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Who Is Responsible for a Pizza Delivery Driver’s Car Accident?

May 18, 2020 Vehicle Wrecks
  1. 1. Pizza Delivery Drivers Have a Higher Likelihood of Crashing
  2. 2. Steps to Take After a Crash With a Pizza Delivery Driver
  3. 3. You Might Have Numerous Insurance Claims Against Multiple Parties After a Car Crash
  4. 4. Many Personal Insurance Policies Won’t Cover Commercial Driving
  5. 5. You May Be Able to File an Insurance Claim Against the Restaurant or Delivery Service
  6. 6. Can You Sue a Franchise?
  7. 7. You Can Also File PIP and Uninsured/Underinsured Motorist Claims
  8. 8. Grubhub and UberEATS: How Meal Delivery Services Can Complicate Your Claim
  9. 9. Crosley Law Fights for Victims of Delivery Driver Crashes in San Antonio and Throughout Texas

A pizza delivery driver is rushing to drop off an order and ignores a stop sign. He smashes into your car and you suffer a serious neck injury. Who is responsible for the car accident? Is it the driver? Is it the company? Is it someone else? The answer isn’t always clear. Learn more about pizza delivery driver car accidents below.

Pizza Delivery Drivers Have a Higher Likelihood of Crashing

Delivery service drivers are among a group of occupations with the highest fatality rate in the United States. Undoubtedly, pizza delivery is a difficult profession, but it’s not just drivers who are in danger during a crash. Everyone on the road is a potential victim.

Many factors increase the risk for a delivery driver car wreck.

1. A Lack of Driving Experience

Many delivery drivers are young and inexperienced. Rookie drivers are more likely to make driving errors, speed, act impulsively, and get into a crash.

2. Pressure to Make Fast Deliveries

Restaurants and delivery services often pressure drivers to make quick deliveries. Many incentivize speed over safety by offering bonuses for quick turnarounds or making drivers reliant on tips. This can encourage reckless driving.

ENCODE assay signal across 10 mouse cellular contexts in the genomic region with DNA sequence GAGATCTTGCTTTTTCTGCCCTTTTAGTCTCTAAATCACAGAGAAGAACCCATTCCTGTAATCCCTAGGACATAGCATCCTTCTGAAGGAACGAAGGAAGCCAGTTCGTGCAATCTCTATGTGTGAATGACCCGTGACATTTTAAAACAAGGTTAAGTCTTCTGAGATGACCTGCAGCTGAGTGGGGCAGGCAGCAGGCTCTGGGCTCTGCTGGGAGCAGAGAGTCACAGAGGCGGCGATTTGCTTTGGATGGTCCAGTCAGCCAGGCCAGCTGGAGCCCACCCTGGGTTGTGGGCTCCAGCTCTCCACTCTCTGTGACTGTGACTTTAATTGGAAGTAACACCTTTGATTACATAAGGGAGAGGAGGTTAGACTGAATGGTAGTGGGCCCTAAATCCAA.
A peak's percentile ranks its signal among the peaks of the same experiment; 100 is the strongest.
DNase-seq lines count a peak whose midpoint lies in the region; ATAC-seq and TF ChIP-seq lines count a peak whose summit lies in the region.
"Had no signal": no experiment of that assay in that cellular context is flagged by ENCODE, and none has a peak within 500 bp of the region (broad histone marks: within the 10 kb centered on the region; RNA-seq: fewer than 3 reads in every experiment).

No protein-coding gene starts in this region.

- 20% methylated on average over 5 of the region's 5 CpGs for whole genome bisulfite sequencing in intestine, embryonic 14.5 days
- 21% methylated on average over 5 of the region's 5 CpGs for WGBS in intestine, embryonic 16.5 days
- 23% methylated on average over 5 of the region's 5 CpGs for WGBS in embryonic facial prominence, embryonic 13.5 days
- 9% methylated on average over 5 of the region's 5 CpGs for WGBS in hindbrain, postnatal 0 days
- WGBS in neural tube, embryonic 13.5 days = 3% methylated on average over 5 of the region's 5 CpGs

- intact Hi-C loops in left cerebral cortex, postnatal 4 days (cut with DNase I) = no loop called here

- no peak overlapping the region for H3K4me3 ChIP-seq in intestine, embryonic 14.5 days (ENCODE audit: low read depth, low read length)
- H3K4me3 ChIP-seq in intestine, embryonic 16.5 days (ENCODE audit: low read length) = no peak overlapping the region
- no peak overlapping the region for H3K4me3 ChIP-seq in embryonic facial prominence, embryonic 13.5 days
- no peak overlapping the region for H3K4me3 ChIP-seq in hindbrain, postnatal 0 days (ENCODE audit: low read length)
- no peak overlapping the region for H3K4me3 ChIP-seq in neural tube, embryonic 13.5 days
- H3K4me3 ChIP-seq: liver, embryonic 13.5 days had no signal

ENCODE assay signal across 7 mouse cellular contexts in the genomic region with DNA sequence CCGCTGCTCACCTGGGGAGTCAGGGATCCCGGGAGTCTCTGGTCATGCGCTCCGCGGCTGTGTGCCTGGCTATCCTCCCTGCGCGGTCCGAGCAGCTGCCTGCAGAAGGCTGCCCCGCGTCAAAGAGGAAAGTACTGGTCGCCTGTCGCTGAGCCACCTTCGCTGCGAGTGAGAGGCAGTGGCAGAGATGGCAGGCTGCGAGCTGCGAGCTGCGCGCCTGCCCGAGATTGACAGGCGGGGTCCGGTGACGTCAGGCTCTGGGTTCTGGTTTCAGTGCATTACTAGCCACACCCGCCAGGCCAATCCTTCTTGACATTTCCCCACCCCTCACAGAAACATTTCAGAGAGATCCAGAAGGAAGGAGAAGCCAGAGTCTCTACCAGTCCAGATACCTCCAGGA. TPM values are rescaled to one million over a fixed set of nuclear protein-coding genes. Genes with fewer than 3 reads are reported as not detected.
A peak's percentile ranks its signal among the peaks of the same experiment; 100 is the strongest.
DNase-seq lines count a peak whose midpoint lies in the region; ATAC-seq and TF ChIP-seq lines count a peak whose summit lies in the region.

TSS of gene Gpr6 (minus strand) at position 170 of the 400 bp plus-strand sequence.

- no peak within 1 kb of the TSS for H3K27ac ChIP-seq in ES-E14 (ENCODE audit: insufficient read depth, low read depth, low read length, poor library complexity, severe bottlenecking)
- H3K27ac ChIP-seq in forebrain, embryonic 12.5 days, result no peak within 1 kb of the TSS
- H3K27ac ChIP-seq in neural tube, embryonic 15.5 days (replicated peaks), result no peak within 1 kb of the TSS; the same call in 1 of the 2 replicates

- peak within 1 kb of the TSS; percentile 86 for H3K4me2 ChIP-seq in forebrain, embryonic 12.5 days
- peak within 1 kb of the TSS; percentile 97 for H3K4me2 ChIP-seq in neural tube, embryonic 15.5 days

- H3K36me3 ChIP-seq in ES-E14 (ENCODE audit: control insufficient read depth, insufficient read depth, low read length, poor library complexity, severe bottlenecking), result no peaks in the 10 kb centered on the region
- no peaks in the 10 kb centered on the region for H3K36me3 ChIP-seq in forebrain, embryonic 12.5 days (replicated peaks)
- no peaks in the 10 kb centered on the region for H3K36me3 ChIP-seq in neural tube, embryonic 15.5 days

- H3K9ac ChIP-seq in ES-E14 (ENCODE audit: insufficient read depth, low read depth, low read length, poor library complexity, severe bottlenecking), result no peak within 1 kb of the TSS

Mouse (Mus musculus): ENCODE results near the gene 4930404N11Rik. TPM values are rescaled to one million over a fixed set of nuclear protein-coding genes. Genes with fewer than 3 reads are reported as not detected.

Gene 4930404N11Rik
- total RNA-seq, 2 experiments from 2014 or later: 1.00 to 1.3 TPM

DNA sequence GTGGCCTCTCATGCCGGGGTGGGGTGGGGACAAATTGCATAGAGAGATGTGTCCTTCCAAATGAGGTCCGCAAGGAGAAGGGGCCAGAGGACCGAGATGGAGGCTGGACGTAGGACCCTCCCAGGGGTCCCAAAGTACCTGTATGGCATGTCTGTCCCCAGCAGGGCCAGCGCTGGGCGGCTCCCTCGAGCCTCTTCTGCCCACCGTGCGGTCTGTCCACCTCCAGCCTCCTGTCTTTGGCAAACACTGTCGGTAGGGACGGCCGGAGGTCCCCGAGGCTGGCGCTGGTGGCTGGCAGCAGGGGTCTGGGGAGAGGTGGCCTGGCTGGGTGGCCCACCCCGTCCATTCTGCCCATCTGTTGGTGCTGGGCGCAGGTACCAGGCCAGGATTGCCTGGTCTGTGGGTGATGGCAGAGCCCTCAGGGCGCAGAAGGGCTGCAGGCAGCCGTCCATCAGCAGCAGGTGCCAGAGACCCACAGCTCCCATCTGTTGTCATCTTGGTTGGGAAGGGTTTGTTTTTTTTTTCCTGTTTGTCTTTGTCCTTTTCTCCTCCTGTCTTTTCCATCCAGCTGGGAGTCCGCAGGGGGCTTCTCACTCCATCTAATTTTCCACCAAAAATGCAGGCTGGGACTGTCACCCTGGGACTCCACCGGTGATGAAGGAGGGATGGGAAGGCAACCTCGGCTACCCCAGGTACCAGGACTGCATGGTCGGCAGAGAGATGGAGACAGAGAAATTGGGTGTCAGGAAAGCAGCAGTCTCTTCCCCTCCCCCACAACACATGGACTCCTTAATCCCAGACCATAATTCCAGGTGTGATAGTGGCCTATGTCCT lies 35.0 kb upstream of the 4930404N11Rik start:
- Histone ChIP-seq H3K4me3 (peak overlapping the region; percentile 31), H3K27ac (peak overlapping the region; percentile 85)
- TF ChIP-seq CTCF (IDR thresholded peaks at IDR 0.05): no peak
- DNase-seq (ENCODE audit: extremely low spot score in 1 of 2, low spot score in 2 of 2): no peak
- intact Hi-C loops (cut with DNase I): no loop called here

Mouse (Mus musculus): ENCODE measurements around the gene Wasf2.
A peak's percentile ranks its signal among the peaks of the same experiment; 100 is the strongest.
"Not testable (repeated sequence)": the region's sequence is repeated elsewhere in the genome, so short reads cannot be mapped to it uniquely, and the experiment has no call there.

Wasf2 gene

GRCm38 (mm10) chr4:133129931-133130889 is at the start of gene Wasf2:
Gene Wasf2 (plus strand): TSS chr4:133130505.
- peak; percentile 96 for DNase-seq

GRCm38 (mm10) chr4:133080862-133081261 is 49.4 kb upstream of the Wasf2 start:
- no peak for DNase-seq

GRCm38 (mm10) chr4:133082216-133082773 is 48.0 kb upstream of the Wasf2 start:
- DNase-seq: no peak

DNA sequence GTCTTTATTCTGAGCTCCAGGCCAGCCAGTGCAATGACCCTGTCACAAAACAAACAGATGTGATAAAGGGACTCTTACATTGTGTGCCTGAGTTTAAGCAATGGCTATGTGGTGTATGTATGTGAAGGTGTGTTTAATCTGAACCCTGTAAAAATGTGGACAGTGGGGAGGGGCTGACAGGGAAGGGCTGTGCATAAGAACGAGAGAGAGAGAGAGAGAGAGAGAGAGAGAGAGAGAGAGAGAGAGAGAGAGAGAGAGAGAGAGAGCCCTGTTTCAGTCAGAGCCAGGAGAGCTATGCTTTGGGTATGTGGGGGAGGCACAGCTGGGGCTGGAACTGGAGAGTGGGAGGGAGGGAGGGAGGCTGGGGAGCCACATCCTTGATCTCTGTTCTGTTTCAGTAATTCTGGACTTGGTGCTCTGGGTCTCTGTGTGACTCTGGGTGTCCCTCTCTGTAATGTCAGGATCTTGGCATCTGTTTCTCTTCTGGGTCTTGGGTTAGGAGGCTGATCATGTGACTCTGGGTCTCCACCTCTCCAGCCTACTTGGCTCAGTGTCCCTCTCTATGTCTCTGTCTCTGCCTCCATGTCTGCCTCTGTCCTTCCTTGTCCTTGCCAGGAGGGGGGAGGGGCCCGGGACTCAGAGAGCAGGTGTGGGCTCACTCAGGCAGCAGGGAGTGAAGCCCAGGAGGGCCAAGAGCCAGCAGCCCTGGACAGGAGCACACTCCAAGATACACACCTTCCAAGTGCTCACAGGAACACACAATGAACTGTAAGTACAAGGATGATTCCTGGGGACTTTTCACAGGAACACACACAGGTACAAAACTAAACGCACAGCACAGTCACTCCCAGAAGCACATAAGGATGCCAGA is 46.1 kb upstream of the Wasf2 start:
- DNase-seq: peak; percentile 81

3. More Miles Behind the Wheel

The job itself increases delivery drivers’ risk for causing a crash. The more miles you drive, the more likely you’ll be involved in a wreck. Pizza delivery drivers log a lot of miles, sometimes at night, on unfamiliar roads, and in hazardous weather conditions. When you combine all of these factors, it’s no surprise that delivery drivers are more likely to cause crashes.

Steps to Take After a Crash With a Pizza Delivery Driver

Your first priority after any crash should be your safety and health. Call 911, cooperate with the police investigation, and seek medical treatment as soon as possible.

At the scene, you or a loved one should attempt to get:

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  • The name and contact information for the driver and his or her employer
  • The driver’s insurance information
  • Pictures of the crash scene, including the vehicles, skid marks, injuries, etc.
  • Witnesses’ names and contact information

Finally, you should contact an experienced injury lawyer as soon as possible after the crash. A lawyer can help you discover all the different insurance policies that may cover your losses. They and their team can also investigate every aspect of the crash (including whether the delivery driver had been involved in previous wrecks), file your lawsuit, and take your case all the way to the courtroom in front of a jury.

Acting quickly is important. As time passes, you might lose valuable evidence. Witnesses might forget important details. Defective car parts might get repaired or thrown away. Texas also imposes a two-year statute of limitations on car accident claims. If you file your lawsuit more than two years after the crash, the court could dismiss your claim, and you’ll lose your right to compensation.

You Might Have Numerous Insurance Claims Against Multiple Parties After a Car Crash

Pizza and other delivery driver accidents typically involve multiple claims. Compared to a car crash involving two private individuals, delivery driver cases are much more complex. Your personal injury lawyer will have to carefully evaluate the driver, restaurant, or delivery service’s insurance policies.

Many Personal Insurance Policies Won’t Cover Commercial Driving

Many restaurants and delivery services ask for proof of insurance from their drivers. Unfortunately, most personal insurance policies will deny coverage for accidents that occur while a driver is working. This means that the delivery driver’s policy probably won’t cover your losses.

And because delivery drivers don’t make a lot of money, most can’t afford extra coverage. Others don’t even know it’s available. When a pizza delivery driver does not have coverage for a crash, you’ll either have to try and collect against the low-income worker or look for alternate insurance coverage, like the kind a delivery driver’s employer may have.

You May Be Able to File an Insurance Claim Against the Restaurant or Delivery Service

If the driver is an employee of a restaurant or other business, you may be able to file a claim against the company. Employers are typically responsible for their employees’ negligence when it occurs during the course of their employment. In legal terms, this is knowns as vicarious liability.